This is where Vigilantes really gets darker than Academia. As the thugs grab a helpless Pop Step, which is a bit disappointing that the heroine of the piece is quickly recused to a damsel in distress, they threaten to strip her nude. There’s even allusions to molestation or perhaps rape later on in this scenario, delving into territory that is entirely absent from Academia proper.
We don’t hold on that for long however as Koichi tries to save Pop Step, only for the play by play he had in his mind’s eye to go horribly wrong in reality. It’s here KnuckleDuster drops in, quite literally, and smacks the villains around with surprising ease, all while mentioning that he’s looking for druggies, which is, as I understand, a very important plot element to the series.
Koichi is forced during this to take the same actions Midoriya did and dive in as a hero to save Pop Step. Koichi isn’t quite as driven to be a hero however, let alone a Vigilante, and declines KnuckleDuster’s offer, although it’s likely not for long, otherwise we don’t have much of a series. The chapter ends with the thugs being offered ‘medicine’ or more likely the very drugs KnuckleDuster was looking for.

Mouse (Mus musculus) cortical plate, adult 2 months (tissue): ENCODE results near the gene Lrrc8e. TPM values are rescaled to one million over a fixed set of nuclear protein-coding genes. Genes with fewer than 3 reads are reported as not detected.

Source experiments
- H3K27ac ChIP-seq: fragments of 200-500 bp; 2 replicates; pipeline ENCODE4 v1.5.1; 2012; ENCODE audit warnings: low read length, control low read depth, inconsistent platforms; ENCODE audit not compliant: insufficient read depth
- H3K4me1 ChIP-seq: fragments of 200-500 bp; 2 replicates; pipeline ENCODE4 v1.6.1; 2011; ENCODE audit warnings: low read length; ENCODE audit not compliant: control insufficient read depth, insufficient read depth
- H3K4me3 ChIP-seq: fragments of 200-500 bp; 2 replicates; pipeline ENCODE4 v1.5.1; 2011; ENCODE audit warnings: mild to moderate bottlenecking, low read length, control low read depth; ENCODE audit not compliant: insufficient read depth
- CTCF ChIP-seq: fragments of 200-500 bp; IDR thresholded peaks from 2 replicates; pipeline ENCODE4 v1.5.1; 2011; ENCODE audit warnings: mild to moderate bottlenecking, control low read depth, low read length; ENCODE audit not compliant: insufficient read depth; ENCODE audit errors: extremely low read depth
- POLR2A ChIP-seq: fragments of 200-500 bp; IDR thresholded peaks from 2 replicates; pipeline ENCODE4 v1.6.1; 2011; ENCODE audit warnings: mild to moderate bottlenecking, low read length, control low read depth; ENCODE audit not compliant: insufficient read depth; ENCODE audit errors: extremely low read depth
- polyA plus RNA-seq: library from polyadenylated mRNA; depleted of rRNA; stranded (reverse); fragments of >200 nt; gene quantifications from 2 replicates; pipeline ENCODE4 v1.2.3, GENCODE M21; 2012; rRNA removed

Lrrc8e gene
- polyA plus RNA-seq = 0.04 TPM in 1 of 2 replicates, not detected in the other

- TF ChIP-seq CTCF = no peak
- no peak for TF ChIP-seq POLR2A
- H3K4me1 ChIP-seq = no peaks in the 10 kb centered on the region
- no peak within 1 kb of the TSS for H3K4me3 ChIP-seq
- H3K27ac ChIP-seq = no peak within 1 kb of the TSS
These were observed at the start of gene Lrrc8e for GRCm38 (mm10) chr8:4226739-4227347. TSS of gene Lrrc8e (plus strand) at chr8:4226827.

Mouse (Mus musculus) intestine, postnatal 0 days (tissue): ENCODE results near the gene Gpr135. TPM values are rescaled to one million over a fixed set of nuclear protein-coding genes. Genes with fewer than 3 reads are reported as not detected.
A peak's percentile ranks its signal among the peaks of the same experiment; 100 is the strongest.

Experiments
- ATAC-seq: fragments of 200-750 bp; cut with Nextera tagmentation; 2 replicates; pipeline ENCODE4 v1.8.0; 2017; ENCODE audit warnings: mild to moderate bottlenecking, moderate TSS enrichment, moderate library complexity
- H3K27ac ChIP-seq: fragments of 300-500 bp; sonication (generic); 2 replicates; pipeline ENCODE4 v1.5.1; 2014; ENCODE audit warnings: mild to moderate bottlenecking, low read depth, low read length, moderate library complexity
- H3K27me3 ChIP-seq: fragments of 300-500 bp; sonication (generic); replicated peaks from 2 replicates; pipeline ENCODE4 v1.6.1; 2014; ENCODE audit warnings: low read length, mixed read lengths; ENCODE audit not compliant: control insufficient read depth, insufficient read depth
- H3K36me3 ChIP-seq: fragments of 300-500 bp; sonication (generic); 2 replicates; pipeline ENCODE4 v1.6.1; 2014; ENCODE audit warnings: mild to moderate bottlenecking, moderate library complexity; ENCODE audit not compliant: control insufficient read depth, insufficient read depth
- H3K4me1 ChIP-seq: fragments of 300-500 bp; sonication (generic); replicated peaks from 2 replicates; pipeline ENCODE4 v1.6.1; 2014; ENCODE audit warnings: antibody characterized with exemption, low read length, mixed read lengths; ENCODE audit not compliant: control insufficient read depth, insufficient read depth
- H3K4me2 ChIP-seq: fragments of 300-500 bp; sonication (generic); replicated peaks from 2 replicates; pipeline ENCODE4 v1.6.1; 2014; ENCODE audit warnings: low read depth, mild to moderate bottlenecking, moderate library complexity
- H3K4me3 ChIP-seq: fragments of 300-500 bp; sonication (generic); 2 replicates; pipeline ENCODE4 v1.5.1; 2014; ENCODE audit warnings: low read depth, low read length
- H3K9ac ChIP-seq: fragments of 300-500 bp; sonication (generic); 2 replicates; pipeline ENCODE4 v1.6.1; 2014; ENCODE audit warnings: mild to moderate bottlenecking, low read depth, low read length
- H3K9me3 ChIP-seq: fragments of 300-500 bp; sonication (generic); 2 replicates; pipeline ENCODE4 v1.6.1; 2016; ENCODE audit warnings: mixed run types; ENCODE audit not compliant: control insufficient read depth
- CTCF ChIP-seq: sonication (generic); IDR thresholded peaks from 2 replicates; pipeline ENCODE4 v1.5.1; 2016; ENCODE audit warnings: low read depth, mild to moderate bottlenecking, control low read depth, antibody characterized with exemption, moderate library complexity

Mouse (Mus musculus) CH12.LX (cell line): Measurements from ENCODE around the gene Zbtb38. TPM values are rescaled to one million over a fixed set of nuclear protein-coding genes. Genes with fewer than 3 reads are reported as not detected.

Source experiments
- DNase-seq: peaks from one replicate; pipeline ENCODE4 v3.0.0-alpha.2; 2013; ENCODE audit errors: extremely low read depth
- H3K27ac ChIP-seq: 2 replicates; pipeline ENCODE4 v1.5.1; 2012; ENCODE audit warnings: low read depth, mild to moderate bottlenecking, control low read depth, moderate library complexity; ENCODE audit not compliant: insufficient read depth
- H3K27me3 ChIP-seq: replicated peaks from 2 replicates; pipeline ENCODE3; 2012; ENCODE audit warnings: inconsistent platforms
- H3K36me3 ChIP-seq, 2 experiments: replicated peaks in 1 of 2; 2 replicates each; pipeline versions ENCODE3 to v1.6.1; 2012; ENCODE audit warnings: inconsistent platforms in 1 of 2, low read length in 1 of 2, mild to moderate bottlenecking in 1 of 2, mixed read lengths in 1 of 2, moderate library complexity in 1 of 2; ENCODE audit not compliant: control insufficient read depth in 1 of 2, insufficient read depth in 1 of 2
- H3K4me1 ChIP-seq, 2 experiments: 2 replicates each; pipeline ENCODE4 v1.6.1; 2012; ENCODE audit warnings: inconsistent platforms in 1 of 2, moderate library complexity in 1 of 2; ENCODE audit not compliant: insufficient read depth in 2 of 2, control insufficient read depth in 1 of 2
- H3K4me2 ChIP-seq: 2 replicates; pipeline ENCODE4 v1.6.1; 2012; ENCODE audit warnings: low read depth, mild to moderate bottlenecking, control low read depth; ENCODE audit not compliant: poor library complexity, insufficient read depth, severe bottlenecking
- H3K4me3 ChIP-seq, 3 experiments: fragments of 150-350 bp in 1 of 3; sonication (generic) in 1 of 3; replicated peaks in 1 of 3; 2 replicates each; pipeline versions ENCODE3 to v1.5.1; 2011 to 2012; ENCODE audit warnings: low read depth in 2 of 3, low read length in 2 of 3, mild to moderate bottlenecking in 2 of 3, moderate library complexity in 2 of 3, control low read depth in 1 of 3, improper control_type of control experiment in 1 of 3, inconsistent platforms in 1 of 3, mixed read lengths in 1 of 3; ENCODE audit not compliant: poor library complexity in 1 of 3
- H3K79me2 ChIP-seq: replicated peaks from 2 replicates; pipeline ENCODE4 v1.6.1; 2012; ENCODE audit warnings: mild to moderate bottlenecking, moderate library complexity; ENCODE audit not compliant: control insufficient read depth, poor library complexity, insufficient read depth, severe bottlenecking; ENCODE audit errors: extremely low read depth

Overall what’s here is pretty solid. It feels a tad formulaic in the shadow of Academia, but works all the same and provides a fun look at a different aspect to this world’s society. But Vigilantes doesn’t feel as strong as Academia in one important regard: Emotional punch. One way in which My Hero Academia stands out is its ability to really instill heartfelt emotion in its proceedings. Particularly it’s very first chapter is noted for bringing readers to tears, or at least close to it. But Vigilantes isn’t quite able to instill the same emotional impact. While a solid starting point, it certainly remains the lesser of the two titles. I might even go as far to say that it’s reserved for fans of Academia, rather than the more casual reader base. While not a true ‘poor mans’ Academia, it lacks the emotional charge that makes the main series feel so gripping, leaving behind a competent, enjoyable, but lesser title.
Still I’m interested to see where this series will be going, what ties it has to the main series, and whatever surprises it still has in store.
That’s it for today. Please let me know what your thoughts are on these chapters in the comments below!
My Hero Academia Vigilantes is published monthly in Shonen Jump and currently available for free through the viz website.